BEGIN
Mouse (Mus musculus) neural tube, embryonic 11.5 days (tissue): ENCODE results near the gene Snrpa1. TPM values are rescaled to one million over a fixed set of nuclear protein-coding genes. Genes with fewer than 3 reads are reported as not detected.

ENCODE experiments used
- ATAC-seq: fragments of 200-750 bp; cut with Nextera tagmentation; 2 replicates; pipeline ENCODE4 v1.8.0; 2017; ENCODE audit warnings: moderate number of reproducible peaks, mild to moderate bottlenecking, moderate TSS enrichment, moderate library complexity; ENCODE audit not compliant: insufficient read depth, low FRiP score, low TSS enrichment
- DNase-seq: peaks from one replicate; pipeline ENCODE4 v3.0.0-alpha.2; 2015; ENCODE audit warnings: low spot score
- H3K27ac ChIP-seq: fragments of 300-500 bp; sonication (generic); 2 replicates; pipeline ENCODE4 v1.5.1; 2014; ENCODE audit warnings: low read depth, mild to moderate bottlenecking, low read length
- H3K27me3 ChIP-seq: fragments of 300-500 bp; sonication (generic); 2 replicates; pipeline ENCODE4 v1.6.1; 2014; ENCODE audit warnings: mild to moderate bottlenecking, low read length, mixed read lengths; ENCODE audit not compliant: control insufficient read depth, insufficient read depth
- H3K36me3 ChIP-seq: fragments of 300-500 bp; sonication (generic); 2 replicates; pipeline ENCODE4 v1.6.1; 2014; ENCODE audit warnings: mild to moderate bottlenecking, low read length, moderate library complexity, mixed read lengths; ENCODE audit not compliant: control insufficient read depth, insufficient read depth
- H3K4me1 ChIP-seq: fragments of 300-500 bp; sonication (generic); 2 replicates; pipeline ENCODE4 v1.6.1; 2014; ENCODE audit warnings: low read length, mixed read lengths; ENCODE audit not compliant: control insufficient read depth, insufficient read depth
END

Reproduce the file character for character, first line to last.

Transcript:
Mouse (Mus musculus) neural tube, embryonic 11.5 days (tissue): ENCODE results near the gene Snrpa1. TPM values are rescaled to one million over a fixed set of nuclear protein-coding genes. Genes with fewer than 3 reads are reported as not detected.

ENCODE experiments used
- ATAC-seq: fragments of 200-750 bp; cut with Nextera tagmentation; 2 replicates; pipeline ENCODE4 v1.8.0; 2017; ENCODE audit warnings: moderate number of reproducible peaks, mild to moderate bottlenecking, moderate TSS enrichment, moderate library complexity; ENCODE audit not compliant: insufficient read depth, low FRiP score, low TSS enrichment
- DNase-seq: peaks from one replicate; pipeline ENCODE4 v3.0.0-alpha.2; 2015; ENCODE audit warnings: low spot score
- H3K27ac ChIP-seq: fragments of 300-500 bp; sonication (generic); 2 replicates; pipeline ENCODE4 v1.5.1; 2014; ENCODE audit warnings: low read depth, mild to moderate bottlenecking, low read length
- H3K27me3 ChIP-seq: fragments of 300-500 bp; sonication (generic); 2 replicates; pipeline ENCODE4 v1.6.1; 2014; ENCODE audit warnings: mild to moderate bottlenecking, low read length, mixed read lengths; ENCODE audit not compliant: control insufficient read depth, insufficient read depth
- H3K36me3 ChIP-seq: fragments of 300-500 bp; sonication (generic); 2 replicates; pipeline ENCODE4 v1.6.1; 2014; ENCODE audit warnings: mild to moderate bottlenecking, low read length, moderate library complexity, mixed read lengths; ENCODE audit not compliant: control insufficient read depth, insufficient read depth
- H3K4me1 ChIP-seq: fragments of 300-500 bp; sonication (generic); 2 replicates; pipeline ENCODE4 v1.6.1; 2014; ENCODE audit warnings: low read length, mixed read lengths; ENCODE audit not compliant: control insufficient read depth, insufficient read depth